For most of us, news that the Calais Jungle was being dismantled in October 2016 was a story that caused concern, but had little impact on our daily lives.
But for the 6,500 refugees such as Sharif Hasrat, 25, from Afghanistan, the evacuation of the camp signalled the start of yet another journey into the unknown. “I have been a migrant for nearly five years now,” he explains. “Two-and-a-half years of that time was spent in the Calais Jungle.”
On that day, Sharif boarded a bus for Rouen with little idea of what the future might hold.
“I was a victim of the Taliban in Afghanistan,” he said. “I had everything – a comfortable life, a job as an English teacher, my family. Suddenly I was in a situation where I didn’t have anything, I didn’t know anyone – I was from a different culture. You just feel helpless.”
The situation led to depression. However, a friendship with his French tutor, Nicole Fritz, has proven a light in the darkness of his journey.
“I met Nicole when she volunteered to teach French through an association,” says Sharif.
“Learning French was a first and basic need for me – and she also helped me understand more about the culture.”
Nicole, 63, a soutien scolaire support assistant was contacted by an association, Le Local St Vincent in Rouen, after she put an advertisement on a local website.
She said: “I was looking to give German classes to French people, but I had a call asking whether I’d be able to give French classes to English-speakers. I said yes – why not?”
Teaching the class has proved a positive experience. “Meeting people from other cultures has taught me a lot about the world,” she explains.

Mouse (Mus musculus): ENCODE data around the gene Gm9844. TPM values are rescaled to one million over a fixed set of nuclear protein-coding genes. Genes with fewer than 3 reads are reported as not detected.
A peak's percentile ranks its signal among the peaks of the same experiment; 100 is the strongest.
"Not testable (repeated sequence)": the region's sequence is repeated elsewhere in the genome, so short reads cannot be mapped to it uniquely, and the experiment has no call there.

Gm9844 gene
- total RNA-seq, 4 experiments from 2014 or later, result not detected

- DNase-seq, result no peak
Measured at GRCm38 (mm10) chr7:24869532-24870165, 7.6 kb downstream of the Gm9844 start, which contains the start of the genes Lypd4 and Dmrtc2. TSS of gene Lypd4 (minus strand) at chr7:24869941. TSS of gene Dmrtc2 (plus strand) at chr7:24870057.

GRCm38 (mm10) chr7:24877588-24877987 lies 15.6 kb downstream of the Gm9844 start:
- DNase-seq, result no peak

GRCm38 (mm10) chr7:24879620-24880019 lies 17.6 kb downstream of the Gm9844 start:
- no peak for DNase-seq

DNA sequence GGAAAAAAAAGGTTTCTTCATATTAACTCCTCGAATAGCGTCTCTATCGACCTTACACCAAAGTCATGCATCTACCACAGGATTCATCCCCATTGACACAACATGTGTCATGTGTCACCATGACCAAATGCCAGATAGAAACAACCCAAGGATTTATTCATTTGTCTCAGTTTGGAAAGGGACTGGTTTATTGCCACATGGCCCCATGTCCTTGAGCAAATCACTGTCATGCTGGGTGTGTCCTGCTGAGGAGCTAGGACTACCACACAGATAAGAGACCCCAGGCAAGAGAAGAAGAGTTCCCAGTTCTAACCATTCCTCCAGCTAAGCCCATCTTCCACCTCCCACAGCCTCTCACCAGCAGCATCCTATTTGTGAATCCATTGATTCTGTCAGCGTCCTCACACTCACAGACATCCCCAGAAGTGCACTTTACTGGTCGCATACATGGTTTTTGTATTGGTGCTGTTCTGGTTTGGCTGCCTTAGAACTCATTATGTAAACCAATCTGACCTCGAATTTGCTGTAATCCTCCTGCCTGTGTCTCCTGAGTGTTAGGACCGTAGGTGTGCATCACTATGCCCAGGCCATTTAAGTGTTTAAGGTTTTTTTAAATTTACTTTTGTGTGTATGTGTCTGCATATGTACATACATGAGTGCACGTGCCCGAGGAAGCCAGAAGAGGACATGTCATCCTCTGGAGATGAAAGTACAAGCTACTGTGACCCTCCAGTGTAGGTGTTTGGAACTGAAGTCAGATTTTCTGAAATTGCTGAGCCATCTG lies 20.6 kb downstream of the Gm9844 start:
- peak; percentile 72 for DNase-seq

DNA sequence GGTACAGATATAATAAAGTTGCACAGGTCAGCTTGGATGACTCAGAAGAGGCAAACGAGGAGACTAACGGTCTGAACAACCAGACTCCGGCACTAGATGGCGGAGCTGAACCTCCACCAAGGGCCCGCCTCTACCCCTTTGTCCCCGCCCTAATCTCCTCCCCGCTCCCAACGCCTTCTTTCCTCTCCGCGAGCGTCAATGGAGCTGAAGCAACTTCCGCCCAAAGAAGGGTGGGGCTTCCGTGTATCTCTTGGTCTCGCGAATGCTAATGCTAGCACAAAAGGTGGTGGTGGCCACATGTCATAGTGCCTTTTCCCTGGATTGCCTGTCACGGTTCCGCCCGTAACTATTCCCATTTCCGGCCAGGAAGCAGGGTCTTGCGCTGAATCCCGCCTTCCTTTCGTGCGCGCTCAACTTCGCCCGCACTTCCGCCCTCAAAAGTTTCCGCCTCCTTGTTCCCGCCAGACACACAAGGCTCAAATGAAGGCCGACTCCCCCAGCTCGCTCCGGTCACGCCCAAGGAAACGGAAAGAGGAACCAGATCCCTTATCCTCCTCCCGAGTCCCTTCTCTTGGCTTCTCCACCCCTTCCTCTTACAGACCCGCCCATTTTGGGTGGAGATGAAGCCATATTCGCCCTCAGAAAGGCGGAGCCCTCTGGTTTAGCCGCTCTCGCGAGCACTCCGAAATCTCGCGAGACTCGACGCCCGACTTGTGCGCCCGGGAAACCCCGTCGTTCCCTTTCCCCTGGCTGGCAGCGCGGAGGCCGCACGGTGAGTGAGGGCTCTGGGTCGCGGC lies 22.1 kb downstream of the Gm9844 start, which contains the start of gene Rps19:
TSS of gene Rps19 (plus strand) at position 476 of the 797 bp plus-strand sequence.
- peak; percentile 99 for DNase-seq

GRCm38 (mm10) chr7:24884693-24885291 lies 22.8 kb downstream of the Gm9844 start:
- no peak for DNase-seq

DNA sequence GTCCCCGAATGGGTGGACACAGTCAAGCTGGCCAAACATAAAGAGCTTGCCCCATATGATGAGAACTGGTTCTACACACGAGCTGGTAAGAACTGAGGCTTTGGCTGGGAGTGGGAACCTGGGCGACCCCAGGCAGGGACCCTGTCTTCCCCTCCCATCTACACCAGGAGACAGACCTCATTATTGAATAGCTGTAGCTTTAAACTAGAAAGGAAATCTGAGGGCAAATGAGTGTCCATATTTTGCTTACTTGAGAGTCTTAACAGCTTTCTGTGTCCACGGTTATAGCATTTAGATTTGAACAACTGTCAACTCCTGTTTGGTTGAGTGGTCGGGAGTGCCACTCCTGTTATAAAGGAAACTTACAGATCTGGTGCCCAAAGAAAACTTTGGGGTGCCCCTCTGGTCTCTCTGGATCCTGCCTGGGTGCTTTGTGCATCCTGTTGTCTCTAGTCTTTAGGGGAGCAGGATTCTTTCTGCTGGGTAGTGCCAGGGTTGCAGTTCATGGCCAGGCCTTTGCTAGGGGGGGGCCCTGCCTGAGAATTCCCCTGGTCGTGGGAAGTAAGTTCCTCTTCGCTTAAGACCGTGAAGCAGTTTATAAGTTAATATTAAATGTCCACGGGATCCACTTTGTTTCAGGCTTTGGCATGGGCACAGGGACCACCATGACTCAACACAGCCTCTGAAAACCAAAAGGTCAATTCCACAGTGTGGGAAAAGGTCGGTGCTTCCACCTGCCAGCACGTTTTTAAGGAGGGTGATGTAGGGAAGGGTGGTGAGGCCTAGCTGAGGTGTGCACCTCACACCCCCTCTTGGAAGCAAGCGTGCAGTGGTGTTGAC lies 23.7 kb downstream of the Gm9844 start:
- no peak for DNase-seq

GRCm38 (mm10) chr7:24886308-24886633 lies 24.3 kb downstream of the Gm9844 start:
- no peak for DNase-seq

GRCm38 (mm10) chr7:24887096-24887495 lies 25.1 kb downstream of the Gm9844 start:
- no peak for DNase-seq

“Sharif and his classmates were very sweet. Sharif has often brought native Afghan treats in for me to try, including baklava. It was very kind.”
Over time, as well as teaching her students French, Nicole also began to assist some students with job applications and form-filling, forming a close friendship with Sharif in the process.
“It was not part of my job but I wanted to do it” she explains.
As well as assisting Sharif with administrative tasks, Nicole has helped him to learn his way around local brocantes and selling websites, to help him to furnish his flat.
“I try to help him get what he needs – not just for now, but for his future. I enjoy being of use.”
Nicole’s input also proved invaluable to Sharif when he became an admin helper of an online group ‘France and Beyond – Refugee Aid’ on which English-speakers in France collaborate to help refugees and raise awareness of their plight. “I became an administrator for the group recently and I struggled with my internet,” he says. “Nicole purchased a SIM card for me to use, and let me pay her back for the contract each month, as it was difficult for me to purchase one. She is a kind lady.”
While the past five years have been difficult for Sharif, things do seem to be on the up for the young teacher.
“I received confirmation that I can stay permanently in France last July,” he says.
“This year, I hope to go to college and improve my French. It would be my dream to be able to teach English; to get my old job back.”
Nicole is helping Sharif with job applications, although he has yet to find employment. “Unfortunately, for now, his French is too weak; but I help and we hope!” she says.
As for Nicole, she feels she has benefited from their friendship. “His story is amazing – and I am fascinated by his previous life. We have things in common because we are human.
“He could be my son!”